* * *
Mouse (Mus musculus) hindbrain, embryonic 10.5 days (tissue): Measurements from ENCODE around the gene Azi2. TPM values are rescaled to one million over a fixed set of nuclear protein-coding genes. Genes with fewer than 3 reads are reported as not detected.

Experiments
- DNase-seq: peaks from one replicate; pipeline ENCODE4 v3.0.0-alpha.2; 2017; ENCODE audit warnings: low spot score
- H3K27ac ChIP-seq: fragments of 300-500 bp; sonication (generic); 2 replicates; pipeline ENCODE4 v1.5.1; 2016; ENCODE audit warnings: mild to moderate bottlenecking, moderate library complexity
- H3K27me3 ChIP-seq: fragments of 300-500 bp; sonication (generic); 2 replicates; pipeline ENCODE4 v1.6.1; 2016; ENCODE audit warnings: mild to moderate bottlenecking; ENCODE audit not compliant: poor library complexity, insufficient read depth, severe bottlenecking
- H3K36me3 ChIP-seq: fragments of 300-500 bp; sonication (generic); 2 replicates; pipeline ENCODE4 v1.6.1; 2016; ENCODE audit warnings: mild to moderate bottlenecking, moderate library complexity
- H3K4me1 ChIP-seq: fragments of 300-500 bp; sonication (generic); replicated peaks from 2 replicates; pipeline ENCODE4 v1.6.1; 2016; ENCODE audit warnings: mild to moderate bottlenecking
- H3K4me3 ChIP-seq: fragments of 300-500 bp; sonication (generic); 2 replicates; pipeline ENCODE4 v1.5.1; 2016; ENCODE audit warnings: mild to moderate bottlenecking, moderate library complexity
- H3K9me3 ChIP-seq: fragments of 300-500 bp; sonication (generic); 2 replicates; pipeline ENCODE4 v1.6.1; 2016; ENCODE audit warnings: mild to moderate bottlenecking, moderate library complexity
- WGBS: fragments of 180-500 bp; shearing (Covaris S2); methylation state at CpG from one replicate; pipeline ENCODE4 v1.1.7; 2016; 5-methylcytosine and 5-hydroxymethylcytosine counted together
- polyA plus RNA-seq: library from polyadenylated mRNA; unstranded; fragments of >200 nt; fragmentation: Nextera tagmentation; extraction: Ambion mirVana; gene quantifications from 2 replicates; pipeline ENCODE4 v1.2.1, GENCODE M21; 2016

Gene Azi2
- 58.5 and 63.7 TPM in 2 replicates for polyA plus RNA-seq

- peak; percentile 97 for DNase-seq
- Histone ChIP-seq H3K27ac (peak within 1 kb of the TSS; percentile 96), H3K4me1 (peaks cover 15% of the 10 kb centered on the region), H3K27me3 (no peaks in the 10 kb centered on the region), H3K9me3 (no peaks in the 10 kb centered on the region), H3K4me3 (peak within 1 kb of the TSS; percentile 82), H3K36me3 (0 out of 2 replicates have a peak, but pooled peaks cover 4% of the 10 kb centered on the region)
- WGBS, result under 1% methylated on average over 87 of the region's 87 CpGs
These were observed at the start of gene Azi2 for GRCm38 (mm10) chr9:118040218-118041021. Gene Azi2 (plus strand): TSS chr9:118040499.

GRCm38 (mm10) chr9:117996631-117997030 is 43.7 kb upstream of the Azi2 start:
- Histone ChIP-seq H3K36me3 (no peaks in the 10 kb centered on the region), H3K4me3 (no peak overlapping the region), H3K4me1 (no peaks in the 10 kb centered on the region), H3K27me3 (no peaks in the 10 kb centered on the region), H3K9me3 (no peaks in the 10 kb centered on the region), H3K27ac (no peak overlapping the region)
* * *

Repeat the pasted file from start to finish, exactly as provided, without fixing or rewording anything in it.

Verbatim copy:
Mouse (Mus musculus) hindbrain, embryonic 10.5 days (tissue): Measurements from ENCODE around the gene Azi2. TPM values are rescaled to one million over a fixed set of nuclear protein-coding genes. Genes with fewer than 3 reads are reported as not detected.

Experiments
- DNase-seq: peaks from one replicate; pipeline ENCODE4 v3.0.0-alpha.2; 2017; ENCODE audit warnings: low spot score
- H3K27ac ChIP-seq: fragments of 300-500 bp; sonication (generic); 2 replicates; pipeline ENCODE4 v1.5.1; 2016; ENCODE audit warnings: mild to moderate bottlenecking, moderate library complexity
- H3K27me3 ChIP-seq: fragments of 300-500 bp; sonication (generic); 2 replicates; pipeline ENCODE4 v1.6.1; 2016; ENCODE audit warnings: mild to moderate bottlenecking; ENCODE audit not compliant: poor library complexity, insufficient read depth, severe bottlenecking
- H3K36me3 ChIP-seq: fragments of 300-500 bp; sonication (generic); 2 replicates; pipeline ENCODE4 v1.6.1; 2016; ENCODE audit warnings: mild to moderate bottlenecking, moderate library complexity
- H3K4me1 ChIP-seq: fragments of 300-500 bp; sonication (generic); replicated peaks from 2 replicates; pipeline ENCODE4 v1.6.1; 2016; ENCODE audit warnings: mild to moderate bottlenecking
- H3K4me3 ChIP-seq: fragments of 300-500 bp; sonication (generic); 2 replicates; pipeline ENCODE4 v1.5.1; 2016; ENCODE audit warnings: mild to moderate bottlenecking, moderate library complexity
- H3K9me3 ChIP-seq: fragments of 300-500 bp; sonication (generic); 2 replicates; pipeline ENCODE4 v1.6.1; 2016; ENCODE audit warnings: mild to moderate bottlenecking, moderate library complexity
- WGBS: fragments of 180-500 bp; shearing (Covaris S2); methylation state at CpG from one replicate; pipeline ENCODE4 v1.1.7; 2016; 5-methylcytosine and 5-hydroxymethylcytosine counted together
- polyA plus RNA-seq: library from polyadenylated mRNA; unstranded; fragments of >200 nt; fragmentation: Nextera tagmentation; extraction: Ambion mirVana; gene quantifications from 2 replicates; pipeline ENCODE4 v1.2.1, GENCODE M21; 2016

Gene Azi2
- 58.5 and 63.7 TPM in 2 replicates for polyA plus RNA-seq

- peak; percentile 97 for DNase-seq
- Histone ChIP-seq H3K27ac (peak within 1 kb of the TSS; percentile 96), H3K4me1 (peaks cover 15% of the 10 kb centered on the region), H3K27me3 (no peaks in the 10 kb centered on the region), H3K9me3 (no peaks in the 10 kb centered on the region), H3K4me3 (peak within 1 kb of the TSS; percentile 82), H3K36me3 (0 out of 2 replicates have a peak, but pooled peaks cover 4% of the 10 kb centered on the region)
- WGBS, result under 1% methylated on average over 87 of the region's 87 CpGs
These were observed at the start of gene Azi2 for GRCm38 (mm10) chr9:118040218-118041021. Gene Azi2 (plus strand): TSS chr9:118040499.

GRCm38 (mm10) chr9:117996631-117997030 is 43.7 kb upstream of the Azi2 start:
- Histone ChIP-seq H3K36me3 (no peaks in the 10 kb centered on the region), H3K4me3 (no peak overlapping the region), H3K4me1 (no peaks in the 10 kb centered on the region), H3K27me3 (no peaks in the 10 kb centered on the region), H3K9me3 (no peaks in the 10 kb centered on the region), H3K27ac (no peak overlapping the region)